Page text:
Earnings: Another Season of Discontent?
By Amey Stone
September is historically a bad month for the markets. In part, that's because it's typically when analysts, who have coasted through the summer hoping for the best, get back from vacation and face the cold, hard truth of how corporate profits are shaping up for the rest of the year. After seeing early numbers, sharpening their pencils, and running some projections, they often don't like their conclusions. "Reality starts to take over from fantasy," explains Sam Stovall, chief investment strategist at Standard & Poor's, "and estimates and prices come down."
Now comes September, 2002, and the approaching period of reassessment could be particularly ugly. Many analysts' projections were predicated on earlier forecasts for a strong second-half recovery in corporate spending that has yet to materialize. The third quarter got off to a terrible start in July, as corporate scandals shook investors' confidence. Since then, the stock market has staged a healthy bounceback, and the economic news in August was a bit more encouraging. But in the weeks ahead, investors should stand vigilant.
MANY RED FLAGS.
The market is just entering the "preannouncement" phase, which occurs every quarter when corporations that won't meet earlier forecasts break the news to Wall Street. Already, the number of warnings is running higher than usual. According to earnings tracker First Call, 52% of preannouncements so far in the third quarter for S&P 500 companies have been below expectations, while only 22% have been above. In contrast, at this point in the second quarter, only 38% of earnings preannouncements were below expectations and 34% were above.
These numbers are reversing a trend in the last few quarters that saw an improvement in the ratio of negative to positive preannouncements, says Joe Cooper, a research analyst at First Call. Most warnings won't come in until the last two weeks of September and the first two weeks of October. But preannouncements typically grow more negative as the quarter wraps up. So far, says Cooper, "It's kind of an ominous trend."
But not surprising, given the drumbeat of warnings investors have been hearing for months. As of July 1, analysts predicted 16.6% earnings growth for the S&P 500 in the third quarter. Now, they're forecasting 11% growth. Based on usual trends in earnings revisions, says Cooper, that number is likely to keep coming down, probably by five more points.
WINTER BLUES IN FALL.
In another worrying sign, analysts are taking down their estimates for the fourth quarter as well -- and just as rapidly, says Cooper. As of July 1, they were predicting earnings growth of 27.7% in the final period. Today, they forecast 22.6% growth. "That's unheard of," says Cooper. "Five percentage points of growth have already been removed, and we're still three weeks away from the quarter beginning."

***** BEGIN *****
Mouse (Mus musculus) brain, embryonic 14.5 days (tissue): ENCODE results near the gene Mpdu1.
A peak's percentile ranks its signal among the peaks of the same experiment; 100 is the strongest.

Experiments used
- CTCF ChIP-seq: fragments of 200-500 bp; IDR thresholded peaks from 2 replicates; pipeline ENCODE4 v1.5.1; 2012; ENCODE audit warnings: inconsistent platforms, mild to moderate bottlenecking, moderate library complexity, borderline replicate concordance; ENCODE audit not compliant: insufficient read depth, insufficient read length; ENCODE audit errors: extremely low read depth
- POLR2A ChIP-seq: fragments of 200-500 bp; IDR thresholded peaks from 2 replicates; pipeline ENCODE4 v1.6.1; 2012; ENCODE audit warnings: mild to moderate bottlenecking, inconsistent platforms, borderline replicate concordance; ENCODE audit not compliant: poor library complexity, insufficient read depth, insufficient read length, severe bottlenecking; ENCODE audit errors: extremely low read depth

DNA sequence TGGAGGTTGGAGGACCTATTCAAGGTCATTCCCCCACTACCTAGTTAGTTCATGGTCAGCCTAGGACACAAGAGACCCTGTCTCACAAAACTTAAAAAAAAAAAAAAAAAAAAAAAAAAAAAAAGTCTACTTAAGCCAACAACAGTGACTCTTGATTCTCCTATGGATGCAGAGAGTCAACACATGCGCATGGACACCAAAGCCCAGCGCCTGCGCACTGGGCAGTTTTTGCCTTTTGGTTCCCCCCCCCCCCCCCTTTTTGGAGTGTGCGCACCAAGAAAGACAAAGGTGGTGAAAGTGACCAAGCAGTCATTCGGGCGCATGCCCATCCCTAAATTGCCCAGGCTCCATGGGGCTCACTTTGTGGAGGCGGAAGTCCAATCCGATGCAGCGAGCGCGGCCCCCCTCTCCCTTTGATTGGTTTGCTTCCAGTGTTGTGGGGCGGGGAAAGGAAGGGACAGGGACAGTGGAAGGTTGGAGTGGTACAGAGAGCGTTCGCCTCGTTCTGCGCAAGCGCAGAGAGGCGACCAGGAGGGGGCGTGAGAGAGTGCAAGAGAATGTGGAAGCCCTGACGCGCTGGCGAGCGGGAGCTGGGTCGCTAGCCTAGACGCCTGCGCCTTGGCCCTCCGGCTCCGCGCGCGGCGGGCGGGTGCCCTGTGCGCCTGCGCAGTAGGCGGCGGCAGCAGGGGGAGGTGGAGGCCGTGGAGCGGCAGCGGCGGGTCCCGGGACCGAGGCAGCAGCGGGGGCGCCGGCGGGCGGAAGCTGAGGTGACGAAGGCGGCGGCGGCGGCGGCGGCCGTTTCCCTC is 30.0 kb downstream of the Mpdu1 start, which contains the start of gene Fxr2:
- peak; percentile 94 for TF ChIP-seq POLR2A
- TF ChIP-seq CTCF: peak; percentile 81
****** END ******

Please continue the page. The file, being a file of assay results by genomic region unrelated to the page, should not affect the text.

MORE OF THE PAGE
When all is said and done, Cooper thinks third-quarter 2002 earnings will have grown 8% over the same period last year, which is certainly an improvement on the year-to-year 1.4% growth registered in the second quarter and the first quarter's 11% decline. He says it's still early to speak with any certainty of the fourth quarter, but Cooper's current estimate is for 15% profit growth. That's still a nice increase, but it's not the rebound most investors were hoping for.
Mark Zandi, chief economist at Economy.com, points out that everyone started the year hopeful that profits would snap right back, but so far they're only slowly coming back. "So there's a great deal of disappointment," he says.
The good news? Most investors aren't really worried that the U.S. is slipping into a double-dip recession, although Zandi still says there's a 33% probability of this happening. A more likely scenario, however, is that earnings could trudge along indefinitely at this low level of recovery -- with growth coming mainly from cost-cutting. "You can't cost-cut your way to prosperity," says Trip Jones, a vice-president at investment firm Fulcrum Global Partners, who adds: "I'm less concerned with how deeply we go on the downside than I am with how long we may be here."
TALK LOW, SHOW HIGH?
Even investment strategists who are far more bullish on an earnings recovery think the preannouncement season could be rough. The reason: These days, companies are so afraid of disappointing Wall Street their forecasts are extremely conservative. In the end, "I think actual earnings will be a pleasant surprise for investors," says Milton Ezrati, senior economist and strategist at Lord Abbett & Co. "But I think there will be a lot of negative preannouncements because corporate managements are loath to show any optimism. They much prefer to talk down the numbers and surprise on the high side."
S&P's Stovall still believes that the stock market hit its 2002 low in July. But he also expects the market to dip again in the weeks ahead, and it may come close to those midsummer lows.
Investors are eager to put the shock of corporate scandals and the sorrows of September 11 behind them. And better days surely lie ahead. But a continued ratcheting back of hopes for a surge in corporate profits could be another reason for caution in the weeks ahead.
Stone is an associate editor of BusinessWeek Online and covers the markets as a Street Wise columnist and mutual funds in her Mutual Funds Maven column
Edited by Douglas Harbrecht